Cmdr. (sel.) Devin Brakob, the US National Oceanic and Atmosheric Adminstration (NOAA) deputy chief of maintenance and a P-3 navigator, is our next speaker. He opened with news clip of a NOAA mission into a hurricane.
During the last fiscal year, the NOAA P-3 crews had three major projects: studying large winter storms from Halifax, Nova Scotia, Canada; earth gravitation studies from Fairbanks, Alaska; and normal hurricane season (which in 2011 has been 11 tropical storms and four named hurricanes).
During Hurricane Irene in August 2011, the NOAA crews were deployed for five days, flew eight missions, launched 200 dropsondes, and made 26 eyewall pentrations. The proximity to the east coast of the US allowed them to fly a number of important people, which in turn,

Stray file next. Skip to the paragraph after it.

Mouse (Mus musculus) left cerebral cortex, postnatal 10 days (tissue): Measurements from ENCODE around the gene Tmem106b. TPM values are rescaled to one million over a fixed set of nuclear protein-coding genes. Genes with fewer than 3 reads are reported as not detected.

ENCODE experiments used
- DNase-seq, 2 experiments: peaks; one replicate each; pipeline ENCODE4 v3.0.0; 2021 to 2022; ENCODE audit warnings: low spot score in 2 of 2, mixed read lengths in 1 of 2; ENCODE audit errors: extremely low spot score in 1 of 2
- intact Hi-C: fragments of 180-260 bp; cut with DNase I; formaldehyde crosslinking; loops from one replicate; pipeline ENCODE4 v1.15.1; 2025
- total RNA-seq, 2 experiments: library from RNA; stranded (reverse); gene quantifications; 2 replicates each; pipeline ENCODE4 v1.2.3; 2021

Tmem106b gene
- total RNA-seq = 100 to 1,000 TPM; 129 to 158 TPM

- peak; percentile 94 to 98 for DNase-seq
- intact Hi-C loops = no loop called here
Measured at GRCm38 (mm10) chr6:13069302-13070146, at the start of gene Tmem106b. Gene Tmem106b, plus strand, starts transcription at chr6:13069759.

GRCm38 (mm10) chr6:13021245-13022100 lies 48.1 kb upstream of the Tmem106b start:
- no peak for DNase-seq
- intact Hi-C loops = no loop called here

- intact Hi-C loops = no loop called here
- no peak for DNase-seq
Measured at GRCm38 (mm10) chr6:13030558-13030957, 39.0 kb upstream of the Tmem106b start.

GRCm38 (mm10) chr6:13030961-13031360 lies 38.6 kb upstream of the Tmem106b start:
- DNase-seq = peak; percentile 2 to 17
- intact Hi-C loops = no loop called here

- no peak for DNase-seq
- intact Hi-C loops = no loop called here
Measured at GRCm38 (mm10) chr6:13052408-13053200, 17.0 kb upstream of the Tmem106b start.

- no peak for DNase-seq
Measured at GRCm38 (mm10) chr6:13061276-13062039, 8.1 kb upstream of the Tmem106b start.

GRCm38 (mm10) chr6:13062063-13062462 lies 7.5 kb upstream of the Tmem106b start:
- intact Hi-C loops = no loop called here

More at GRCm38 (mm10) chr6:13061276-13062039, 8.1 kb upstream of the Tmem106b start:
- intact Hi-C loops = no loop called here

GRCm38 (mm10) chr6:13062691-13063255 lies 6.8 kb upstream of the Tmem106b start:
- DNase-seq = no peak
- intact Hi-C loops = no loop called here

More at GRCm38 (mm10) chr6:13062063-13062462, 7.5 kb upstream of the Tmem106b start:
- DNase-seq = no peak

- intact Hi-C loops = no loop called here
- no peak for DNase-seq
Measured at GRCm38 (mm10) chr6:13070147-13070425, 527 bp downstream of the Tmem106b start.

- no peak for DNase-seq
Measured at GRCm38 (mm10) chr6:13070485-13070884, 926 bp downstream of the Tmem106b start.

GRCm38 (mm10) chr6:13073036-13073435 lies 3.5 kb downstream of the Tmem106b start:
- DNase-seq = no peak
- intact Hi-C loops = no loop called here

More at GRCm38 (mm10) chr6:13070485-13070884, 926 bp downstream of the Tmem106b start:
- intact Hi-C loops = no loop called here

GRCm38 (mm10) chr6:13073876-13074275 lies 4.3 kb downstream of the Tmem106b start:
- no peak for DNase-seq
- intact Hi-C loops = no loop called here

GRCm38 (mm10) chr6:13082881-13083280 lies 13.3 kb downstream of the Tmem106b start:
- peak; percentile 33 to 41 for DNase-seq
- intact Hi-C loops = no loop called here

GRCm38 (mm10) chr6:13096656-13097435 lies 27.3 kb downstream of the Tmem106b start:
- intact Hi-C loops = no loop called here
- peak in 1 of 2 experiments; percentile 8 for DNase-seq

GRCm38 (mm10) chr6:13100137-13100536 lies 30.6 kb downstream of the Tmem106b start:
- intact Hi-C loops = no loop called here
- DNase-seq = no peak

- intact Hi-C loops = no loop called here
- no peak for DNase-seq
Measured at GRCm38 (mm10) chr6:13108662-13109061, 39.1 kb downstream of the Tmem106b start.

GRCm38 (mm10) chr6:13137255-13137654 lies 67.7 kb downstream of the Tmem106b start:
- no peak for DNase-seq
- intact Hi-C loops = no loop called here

NOAA falls under the US Department of Commerce. The P-3s are operated by the Office of Marine and Aviation Operations.
NOAA Service Life Assessment Program results indicate that the NOAA will lose a total of two aircraft between 2019 and 2020. NOAA is exploring several options to sustain these aircraft, including rewinging the aircraft. A follow-on platform study to the current P-3s is looking at a C-130, unmanned aerial systems, or satellites.